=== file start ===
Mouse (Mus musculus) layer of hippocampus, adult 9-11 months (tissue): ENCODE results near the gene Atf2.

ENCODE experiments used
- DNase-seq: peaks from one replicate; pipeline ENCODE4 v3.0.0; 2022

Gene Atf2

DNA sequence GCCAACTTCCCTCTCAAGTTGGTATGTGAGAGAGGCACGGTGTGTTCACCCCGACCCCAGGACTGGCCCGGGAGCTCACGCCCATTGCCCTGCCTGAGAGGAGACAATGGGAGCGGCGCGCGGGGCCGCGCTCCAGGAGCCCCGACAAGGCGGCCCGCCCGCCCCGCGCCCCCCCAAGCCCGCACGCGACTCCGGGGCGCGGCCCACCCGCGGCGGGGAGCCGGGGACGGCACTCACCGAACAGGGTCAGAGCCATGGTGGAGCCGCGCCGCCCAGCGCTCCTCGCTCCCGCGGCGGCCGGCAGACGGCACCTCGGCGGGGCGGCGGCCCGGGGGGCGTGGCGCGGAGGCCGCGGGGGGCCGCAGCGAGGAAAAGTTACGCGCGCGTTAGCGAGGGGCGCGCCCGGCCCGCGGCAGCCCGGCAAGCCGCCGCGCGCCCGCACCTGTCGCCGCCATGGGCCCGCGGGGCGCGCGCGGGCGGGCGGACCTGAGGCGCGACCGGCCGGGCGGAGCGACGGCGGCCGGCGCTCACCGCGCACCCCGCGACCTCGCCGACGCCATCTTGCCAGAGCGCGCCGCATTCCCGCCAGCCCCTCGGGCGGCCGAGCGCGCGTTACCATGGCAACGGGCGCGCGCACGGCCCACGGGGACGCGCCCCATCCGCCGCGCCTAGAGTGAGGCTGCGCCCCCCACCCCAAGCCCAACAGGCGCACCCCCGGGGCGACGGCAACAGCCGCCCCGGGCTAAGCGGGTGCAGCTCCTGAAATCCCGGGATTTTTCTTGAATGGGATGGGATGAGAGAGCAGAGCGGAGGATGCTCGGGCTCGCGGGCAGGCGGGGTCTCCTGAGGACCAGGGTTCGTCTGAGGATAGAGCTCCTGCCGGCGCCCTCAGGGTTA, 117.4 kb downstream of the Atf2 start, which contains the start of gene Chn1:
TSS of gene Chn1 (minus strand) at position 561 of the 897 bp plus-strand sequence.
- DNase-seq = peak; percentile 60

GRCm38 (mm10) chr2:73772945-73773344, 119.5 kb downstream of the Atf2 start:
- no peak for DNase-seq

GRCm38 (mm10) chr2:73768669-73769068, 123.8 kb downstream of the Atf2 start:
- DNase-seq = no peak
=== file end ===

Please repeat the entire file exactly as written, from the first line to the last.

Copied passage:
Mouse (Mus musculus) layer of hippocampus, adult 9-11 months (tissue): ENCODE results near the gene Atf2.

ENCODE experiments used
- DNase-seq: peaks from one replicate; pipeline ENCODE4 v3.0.0; 2022

Gene Atf2

DNA sequence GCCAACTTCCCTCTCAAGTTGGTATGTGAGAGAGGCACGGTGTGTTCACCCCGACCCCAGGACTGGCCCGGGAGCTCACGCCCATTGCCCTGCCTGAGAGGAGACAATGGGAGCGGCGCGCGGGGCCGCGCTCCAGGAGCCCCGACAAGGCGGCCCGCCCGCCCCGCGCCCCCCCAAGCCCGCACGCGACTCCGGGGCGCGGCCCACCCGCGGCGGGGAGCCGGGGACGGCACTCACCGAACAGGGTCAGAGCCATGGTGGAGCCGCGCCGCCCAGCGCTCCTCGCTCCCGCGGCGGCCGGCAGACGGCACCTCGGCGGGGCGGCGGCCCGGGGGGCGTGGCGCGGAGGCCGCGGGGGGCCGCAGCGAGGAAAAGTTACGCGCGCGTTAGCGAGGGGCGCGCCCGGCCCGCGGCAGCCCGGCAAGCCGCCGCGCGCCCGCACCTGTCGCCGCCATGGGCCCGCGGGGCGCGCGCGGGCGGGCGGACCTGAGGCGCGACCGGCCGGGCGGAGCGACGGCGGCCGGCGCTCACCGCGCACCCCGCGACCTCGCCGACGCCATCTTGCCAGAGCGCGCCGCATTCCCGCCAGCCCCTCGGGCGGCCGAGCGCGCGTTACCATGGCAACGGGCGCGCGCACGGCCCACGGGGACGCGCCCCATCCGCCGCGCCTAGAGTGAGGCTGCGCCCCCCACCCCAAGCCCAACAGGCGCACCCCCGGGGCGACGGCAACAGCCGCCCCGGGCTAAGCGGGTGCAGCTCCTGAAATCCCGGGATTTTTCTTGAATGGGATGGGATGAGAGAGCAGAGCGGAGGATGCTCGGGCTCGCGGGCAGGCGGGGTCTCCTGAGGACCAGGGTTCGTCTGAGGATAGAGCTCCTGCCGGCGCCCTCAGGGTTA, 117.4 kb downstream of the Atf2 start, which contains the start of gene Chn1:
TSS of gene Chn1 (minus strand) at position 561 of the 897 bp plus-strand sequence.
- DNase-seq = peak; percentile 60

GRCm38 (mm10) chr2:73772945-73773344, 119.5 kb downstream of the Atf2 start:
- no peak for DNase-seq

GRCm38 (mm10) chr2:73768669-73769068, 123.8 kb downstream of the Atf2 start:
- DNase-seq = no peak